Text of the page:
The price for failing to report accidents or provide first-aid is potentially high

Under the Reporting of Injuries, Diseases and Dangerous Occurrences Regulations 2013 (RIDDOR), employers must report any work-related deaths, and certain work-related injuries, cases of disease, and near misses involving employees

Employers must also ensure that they provide suitably trained personnel and have adequate equipment and facilities for giving first-aid to employees who are injured or become ill at work. This is a requirement under the Health and Safety (First-Aid) Regulations 1981 (as amended) (FAR).

Changes to the law

Changes to both RIDDOR and FAR introduced on 1 October 2013 aim to simplify reporting requirements by removing some of the ambiguity that existed previously.

The mechanism for reporting under RIDDOR remains unchanged. Employers are still required to report relevant accidents to the Health and Safety Executive (HSE) within a reasonable time frame.

The main changes include:

  • a shorter list of ‘specified injuries’, instead of the ‘classification of major injuries’
  • eight categories of ‘work related illnesses’, rather than 47 reportable industrial diseases.
  • fewer ‘dangerous occurrences’ that require reporting

There is still a requirement under FAR to provide adequate first-aid cover, facilities and equipment. However the HSE will no longer approve first-aid providers. This means that employers themselves will need to make sure that training providers can prove their competence in relation to FAR.

Which trainer?

An advantage of the change in the regulations is that rather than running HSE approved courses, some training providers can now provide bespoke, industry specific first aid training. This makes it vitally important that they are appropriately qualified but it is also advisable to retain trainers with experience in your industry so that the training can be tailored to specific risks.

Training providers should be able to produce the following documentation to aid in establishing their competence and relevant experience:

  • a current First Aid at Work certificate (or exemption if applicable)
  • a documented quality assurance plan
  • a brief of what the syllabus covers.

Training providers previously approved by the HSE are always a good option.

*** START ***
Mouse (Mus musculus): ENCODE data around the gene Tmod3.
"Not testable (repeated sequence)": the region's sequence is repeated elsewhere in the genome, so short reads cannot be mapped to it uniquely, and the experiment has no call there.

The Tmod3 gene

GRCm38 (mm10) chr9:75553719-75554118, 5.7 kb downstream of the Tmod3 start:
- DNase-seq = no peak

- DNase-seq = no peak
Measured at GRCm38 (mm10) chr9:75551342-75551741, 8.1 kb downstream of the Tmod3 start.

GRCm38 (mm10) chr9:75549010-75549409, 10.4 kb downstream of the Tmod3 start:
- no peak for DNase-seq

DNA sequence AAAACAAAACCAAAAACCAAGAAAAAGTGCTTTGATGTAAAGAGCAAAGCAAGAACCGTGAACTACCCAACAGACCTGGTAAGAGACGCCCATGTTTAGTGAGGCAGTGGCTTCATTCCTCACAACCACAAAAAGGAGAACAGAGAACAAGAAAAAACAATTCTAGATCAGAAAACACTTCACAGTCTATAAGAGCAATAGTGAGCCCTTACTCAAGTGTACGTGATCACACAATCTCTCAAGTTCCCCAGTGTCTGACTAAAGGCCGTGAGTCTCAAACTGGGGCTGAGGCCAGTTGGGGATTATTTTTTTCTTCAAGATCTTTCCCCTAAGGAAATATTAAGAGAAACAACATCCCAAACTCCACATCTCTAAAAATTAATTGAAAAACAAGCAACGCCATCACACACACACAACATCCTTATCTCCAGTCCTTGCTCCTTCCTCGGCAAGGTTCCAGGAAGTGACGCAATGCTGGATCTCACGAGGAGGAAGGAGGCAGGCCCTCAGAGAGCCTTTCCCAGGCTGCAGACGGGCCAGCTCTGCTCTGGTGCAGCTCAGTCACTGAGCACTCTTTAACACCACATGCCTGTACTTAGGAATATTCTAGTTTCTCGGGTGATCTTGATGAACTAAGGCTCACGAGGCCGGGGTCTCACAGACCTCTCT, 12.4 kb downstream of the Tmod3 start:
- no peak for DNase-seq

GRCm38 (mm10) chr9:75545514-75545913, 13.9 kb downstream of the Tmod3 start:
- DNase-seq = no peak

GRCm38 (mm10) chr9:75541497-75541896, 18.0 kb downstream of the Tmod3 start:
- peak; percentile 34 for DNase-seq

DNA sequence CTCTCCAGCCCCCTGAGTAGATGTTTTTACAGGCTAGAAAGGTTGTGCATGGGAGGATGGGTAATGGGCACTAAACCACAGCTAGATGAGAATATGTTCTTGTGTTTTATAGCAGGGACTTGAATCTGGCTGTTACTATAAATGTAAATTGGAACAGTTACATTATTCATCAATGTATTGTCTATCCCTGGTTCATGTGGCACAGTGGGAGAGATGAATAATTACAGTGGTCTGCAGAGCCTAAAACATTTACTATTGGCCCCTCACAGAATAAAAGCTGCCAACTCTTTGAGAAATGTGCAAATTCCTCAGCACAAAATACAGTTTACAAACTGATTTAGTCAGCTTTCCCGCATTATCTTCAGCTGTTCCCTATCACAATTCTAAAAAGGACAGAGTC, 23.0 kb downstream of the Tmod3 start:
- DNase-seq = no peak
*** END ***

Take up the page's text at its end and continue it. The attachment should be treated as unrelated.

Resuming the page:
Checklist

In relation to RIDDOR not much has changed. However, employers need to:

  • obtain a copy of the new legislation related to RIDDOR, which can be found at www.legislation.gov.uk/uksi/2013/1471/contents/made, and gives a list of the new categories for reporting – an invaluable tool for ensuring the right type of incident is reported;
  • ensure that all H&S representatives and any H&S committees are aware of and trained in these new categories.

In relation to FAR, employers should ensure that:

  • trainers are competent in first aid and hold appropriate qualifications;
  • training organisations have quality assurance plans for auditing their training;
  • training providers demonstrate that they work to accepted training standards;
  • first-aid courses are taught in accordance with recognised and accepted first aid practice;
  • first-aid training courses are relevant to the organisation’s industry;
  • appropriate certificates are issued to assessed students;

Employers would also be well advised to ask for recommendations or feedback from previous training sessions.

Comment

Companies have been successfully prosecuted for failing to report accidents in accordance with RIDDOR or for not reporting them in a timely manner. Getting it wrong can be costly. In R v Nicholls & Clarke Glass Ltd, the company was fined £11,200.

Prosecutions under FAR are rare. The case of R v TS (UK) Ltd resulted from a fatal accident where there were no first-aiders to give initial treatment prior to the arrival of paramedics. As well as receiving a £130,000 fine under the Health and Safety at Work Act. 1974, the company was also fined £10,000 for the first aid offence. 

Making sure that there are appropriately trained first-aiders on hand will not only help you avoid such penalties but could also have a considerable impact on employees’ injuries or suffering.

Semra Zack-Williams is a Health & Safety Specialist and Stuart Jones is Head of Employment at Weightmans

Further information can be found at www.hse.gov.uk

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